Updated November 7, 2014 11:56 pm - Windows Phone users love to swipe their phones smoothly to get to the information they want. Whether it’s swiping horizontally via panorama and pivot controls, or swiping vertical lists in areas such as the People Hub, users view the phone as a small window into an infinite amount of useful information.
We as developers have a responsibility to make it look and feel like the information is always available in the viewport while users are swiping around. To maintain this perception of infinite scrolling, we would like to have all the data loaded in memory. However, for most practical scenarios, we cannot possibly have all the data pre-loaded. The News feed in the People Hub is a classic example of fetching fresh data from a web service.
In this post, I describe how to pre-fetch information to create an infinite scrollable list for Windows Phone 7.5 using the LongListSelector control. This approach is sometimes called the “Loading…pattern.” This post assumes that you know how to bind and load data into a ListBox.
An infinite list sample
To demonstrate how to create an infinite scrollable list, we (the Windows Phone developer platform team, of which I’m a member) created a simple code sample. Click here to download the .zip file.
The sample is designed to load Twitter search results on the fly until there are none more to load, giving the user a sense of infinite scrolling. This sample uses the LongListSelector control (included in the sample). To download and install LongListSelector and other Toolkit controls separately, go to the Windows Phone Toolkit site.
LongListSelector vs. ListBox
In the past, we evangelized that you should use ListBox and its compression states to detect when you have reached the bottom of a list to load more items. While this was a good pattern, we iterated more with the UX team and realized that users should not even have to compress to get more data. Users should just scroll and items should be added without him having to pause/wait for items. As the user approaches the last of the currently loaded items in memory, we should load more items early enough that the user never sees compression at the end of the list.
Unfortunately, ListBox does not provide any direct mechanism to detect when the user is approaching the end of list. There are some unsupported ways in which you can hack around to detect where the scroll bar is on the list and load more items. This is definitely not a recommended approach. We cannot promise backward-compatibility for such hacks if they hinder performance optimizations on the platform.
You can choose to implement a list using your own custom controls, but we recommend using the LongListSelector control in the Windows Phone Toolkit.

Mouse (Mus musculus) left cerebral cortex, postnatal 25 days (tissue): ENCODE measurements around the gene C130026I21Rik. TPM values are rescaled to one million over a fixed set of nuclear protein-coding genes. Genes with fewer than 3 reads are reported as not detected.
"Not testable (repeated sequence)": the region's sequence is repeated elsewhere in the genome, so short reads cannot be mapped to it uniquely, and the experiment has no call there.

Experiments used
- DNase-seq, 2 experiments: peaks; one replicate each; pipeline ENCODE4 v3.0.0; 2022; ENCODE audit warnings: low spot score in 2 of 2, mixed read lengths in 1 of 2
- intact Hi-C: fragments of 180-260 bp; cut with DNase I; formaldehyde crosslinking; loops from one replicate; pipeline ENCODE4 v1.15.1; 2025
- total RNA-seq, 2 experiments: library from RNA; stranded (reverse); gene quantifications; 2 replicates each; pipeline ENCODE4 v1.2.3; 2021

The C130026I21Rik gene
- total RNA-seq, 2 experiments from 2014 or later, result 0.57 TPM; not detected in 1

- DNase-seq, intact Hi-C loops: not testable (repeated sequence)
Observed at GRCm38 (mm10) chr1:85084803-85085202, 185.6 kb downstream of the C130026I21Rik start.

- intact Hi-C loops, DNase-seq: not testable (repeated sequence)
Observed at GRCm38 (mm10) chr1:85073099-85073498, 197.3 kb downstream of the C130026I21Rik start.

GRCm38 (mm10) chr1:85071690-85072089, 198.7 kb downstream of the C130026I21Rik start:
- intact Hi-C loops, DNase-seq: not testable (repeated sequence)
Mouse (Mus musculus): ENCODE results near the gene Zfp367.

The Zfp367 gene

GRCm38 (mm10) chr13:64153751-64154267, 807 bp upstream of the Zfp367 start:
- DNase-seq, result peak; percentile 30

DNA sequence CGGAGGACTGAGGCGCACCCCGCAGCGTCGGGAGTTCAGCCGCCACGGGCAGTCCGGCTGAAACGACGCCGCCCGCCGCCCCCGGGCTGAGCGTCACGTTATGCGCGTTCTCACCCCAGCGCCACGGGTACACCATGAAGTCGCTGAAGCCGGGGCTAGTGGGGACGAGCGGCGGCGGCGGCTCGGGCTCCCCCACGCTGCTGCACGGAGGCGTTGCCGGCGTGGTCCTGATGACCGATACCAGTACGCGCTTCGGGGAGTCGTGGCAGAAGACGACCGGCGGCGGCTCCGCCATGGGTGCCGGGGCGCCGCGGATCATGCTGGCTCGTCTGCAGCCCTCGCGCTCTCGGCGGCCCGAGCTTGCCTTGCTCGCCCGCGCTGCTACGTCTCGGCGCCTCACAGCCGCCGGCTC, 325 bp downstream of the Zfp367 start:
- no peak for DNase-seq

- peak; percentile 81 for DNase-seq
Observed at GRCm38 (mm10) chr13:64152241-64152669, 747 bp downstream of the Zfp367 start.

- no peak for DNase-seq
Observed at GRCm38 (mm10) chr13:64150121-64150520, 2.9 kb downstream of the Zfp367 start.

LongListSelector has the following two events that can be used to detect when the user is approaching the end of data loading in memory.
The Link event is raised every time a list item in memory is assigned a UI container. In other words, Link is raised every time new data appears in the viewport (and its buffers). Similarly, the Unlink event is raised every time an existing data item with an assigned UI container is un-assigned (no longer has a UI container). In other words, Unlink is raised when a data item is scrolled off from the viewport (and its buffers).
These events give developers a much better way to determine what data is on screen and what is not. Using this information you can trigger loading of more items as the user approaches the end of a list.
Let’s explore certain parts of the code sample.
Loading the data
In the sample, we use a simple Model/ViewModel approach to load data. You will have similar bindings to your corresponding ViewModels.
TwitterViewModel has the following public properties/methods.
The following shows how to reference the Windows Phone Toolkit controls in your XAML.
Among other controls on the page, you will include the LongListSelector control. The following shows how to initialize the LongListSelector. Notice the IsFlatList property is set to True. Items do not get rendered if you don’t set this property for flat lists.
In the code-behind, there are three important observations.
First, we use the SystemTray’s Progress indicator and bind it to the IsLoading property of our viewmodel in the MainPage.Loaded’s event handler. In the above screenshot, you can see the SystemTray’s ProgressIndicator is used to display progress. This is the recommended way to display progress.
Handling the LongListSelector.Link event
Second, and the heart of this post, is by using the LongListSelector.Link event we detect what item is being linked (appears in the UI buffer) and whether it has a certain offset (5th in this example) from the last item of the data loaded in memory. If the item appears in the UI buffer at a certain offset, we fetch more items. We want to keep the application responsive while fetching more items so we make the requests for more data on a background thread. To keep track of the pages, we use a pageNumber value.
Adjusting the offset
Finally, you can tweak the offsetKnob value depending on how many items you are fetching from the server, how slow the server is, or how heavy the items are. The idea is that this knob will vary for each app depending on various factors. Keep in mind that the end-user should always get a sense of infinite scrolling.
To make this code work, you will need to hook up all the appropriate events, parse the feed you receive from the Twitter API, call the first LoadPage, and so on. We hope to see tons of apps with beautifully loading long lists and we continue to work towards making infinite scrolling and other list scenarios easier to implement for developers.
Thanks for reading and let us know what you think.